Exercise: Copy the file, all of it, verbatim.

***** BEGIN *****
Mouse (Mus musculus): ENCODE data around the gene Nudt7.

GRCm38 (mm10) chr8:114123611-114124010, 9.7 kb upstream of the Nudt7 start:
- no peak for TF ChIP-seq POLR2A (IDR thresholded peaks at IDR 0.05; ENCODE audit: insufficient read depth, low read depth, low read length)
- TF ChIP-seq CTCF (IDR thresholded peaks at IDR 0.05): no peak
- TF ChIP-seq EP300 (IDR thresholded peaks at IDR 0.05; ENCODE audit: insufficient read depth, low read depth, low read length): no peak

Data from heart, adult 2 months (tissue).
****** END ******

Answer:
Mouse (Mus musculus): ENCODE data around the gene Nudt7.

GRCm38 (mm10) chr8:114123611-114124010, 9.7 kb upstream of the Nudt7 start:
- no peak for TF ChIP-seq POLR2A (IDR thresholded peaks at IDR 0.05; ENCODE audit: insufficient read depth, low read depth, low read length)
- TF ChIP-seq CTCF (IDR thresholded peaks at IDR 0.05): no peak
- TF ChIP-seq EP300 (IDR thresholded peaks at IDR 0.05; ENCODE audit: insufficient read depth, low read depth, low read length): no peak

Data from heart, adult 2 months (tissue).